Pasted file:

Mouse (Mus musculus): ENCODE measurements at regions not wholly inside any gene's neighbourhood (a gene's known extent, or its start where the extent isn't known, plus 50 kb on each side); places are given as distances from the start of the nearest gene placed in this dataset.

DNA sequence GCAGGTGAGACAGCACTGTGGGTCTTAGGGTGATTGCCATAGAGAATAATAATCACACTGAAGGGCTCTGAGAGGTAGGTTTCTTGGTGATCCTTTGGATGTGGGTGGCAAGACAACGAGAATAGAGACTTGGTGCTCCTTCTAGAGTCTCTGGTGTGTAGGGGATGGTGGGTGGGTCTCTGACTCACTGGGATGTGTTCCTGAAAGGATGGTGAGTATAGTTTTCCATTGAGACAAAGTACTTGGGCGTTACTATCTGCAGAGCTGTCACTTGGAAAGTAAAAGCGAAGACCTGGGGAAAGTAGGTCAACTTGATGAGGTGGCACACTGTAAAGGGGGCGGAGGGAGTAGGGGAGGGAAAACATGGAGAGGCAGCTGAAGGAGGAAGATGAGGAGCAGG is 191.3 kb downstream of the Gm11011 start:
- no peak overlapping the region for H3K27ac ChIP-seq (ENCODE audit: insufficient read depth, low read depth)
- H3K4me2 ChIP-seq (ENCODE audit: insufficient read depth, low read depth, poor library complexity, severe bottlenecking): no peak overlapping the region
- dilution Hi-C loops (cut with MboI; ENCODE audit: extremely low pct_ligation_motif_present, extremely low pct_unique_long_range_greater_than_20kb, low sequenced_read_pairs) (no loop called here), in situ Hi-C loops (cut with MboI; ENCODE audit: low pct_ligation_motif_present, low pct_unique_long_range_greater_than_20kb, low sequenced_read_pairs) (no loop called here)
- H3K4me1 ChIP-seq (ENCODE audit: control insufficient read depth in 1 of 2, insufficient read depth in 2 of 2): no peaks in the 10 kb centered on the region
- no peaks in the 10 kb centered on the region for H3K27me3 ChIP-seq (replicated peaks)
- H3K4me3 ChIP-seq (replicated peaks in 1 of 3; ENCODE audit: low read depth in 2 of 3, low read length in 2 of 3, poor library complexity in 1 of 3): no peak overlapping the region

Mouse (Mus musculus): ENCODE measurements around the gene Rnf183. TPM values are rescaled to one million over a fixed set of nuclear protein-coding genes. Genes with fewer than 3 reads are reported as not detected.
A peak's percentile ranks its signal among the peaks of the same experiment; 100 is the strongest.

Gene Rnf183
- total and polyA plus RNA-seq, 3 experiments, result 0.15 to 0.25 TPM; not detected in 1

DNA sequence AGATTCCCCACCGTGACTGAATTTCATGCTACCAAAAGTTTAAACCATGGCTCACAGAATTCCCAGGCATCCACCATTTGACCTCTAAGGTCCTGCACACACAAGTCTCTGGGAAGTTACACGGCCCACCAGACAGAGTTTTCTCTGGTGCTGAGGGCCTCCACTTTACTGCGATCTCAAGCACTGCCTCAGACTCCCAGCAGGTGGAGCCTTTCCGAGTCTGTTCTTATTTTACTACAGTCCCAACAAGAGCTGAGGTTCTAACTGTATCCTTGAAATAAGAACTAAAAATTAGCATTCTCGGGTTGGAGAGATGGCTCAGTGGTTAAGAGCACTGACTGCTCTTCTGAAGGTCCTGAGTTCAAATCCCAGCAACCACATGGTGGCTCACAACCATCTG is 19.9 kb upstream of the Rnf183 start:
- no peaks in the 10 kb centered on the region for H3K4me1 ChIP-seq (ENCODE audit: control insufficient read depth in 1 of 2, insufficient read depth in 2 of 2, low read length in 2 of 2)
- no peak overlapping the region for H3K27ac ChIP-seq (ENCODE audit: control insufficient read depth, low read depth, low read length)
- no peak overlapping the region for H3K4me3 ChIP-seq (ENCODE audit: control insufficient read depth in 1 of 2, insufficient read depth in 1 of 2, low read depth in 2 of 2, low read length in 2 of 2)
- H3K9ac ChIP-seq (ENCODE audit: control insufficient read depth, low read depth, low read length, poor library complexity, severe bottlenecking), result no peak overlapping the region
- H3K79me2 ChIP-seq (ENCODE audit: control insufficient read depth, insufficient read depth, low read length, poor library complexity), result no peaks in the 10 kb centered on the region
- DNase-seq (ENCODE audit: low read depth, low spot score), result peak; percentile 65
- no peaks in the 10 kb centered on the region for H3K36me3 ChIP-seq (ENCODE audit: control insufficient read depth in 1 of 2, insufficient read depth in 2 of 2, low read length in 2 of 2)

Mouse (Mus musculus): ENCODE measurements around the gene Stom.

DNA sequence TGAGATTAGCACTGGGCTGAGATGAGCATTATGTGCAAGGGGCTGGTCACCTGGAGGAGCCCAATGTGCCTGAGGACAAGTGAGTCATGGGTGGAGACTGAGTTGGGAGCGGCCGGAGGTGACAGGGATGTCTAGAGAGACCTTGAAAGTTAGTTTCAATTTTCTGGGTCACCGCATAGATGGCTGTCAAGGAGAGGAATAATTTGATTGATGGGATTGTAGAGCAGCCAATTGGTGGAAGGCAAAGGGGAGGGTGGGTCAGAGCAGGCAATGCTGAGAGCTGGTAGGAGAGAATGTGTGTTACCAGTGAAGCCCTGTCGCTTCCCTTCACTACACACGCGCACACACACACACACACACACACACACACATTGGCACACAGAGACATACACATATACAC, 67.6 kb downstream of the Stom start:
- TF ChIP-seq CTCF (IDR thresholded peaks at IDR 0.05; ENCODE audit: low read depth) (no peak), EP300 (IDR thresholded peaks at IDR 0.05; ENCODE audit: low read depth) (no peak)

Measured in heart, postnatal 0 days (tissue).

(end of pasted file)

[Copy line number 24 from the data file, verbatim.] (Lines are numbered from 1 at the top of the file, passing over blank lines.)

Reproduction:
Measured in heart, postnatal 0 days (tissue).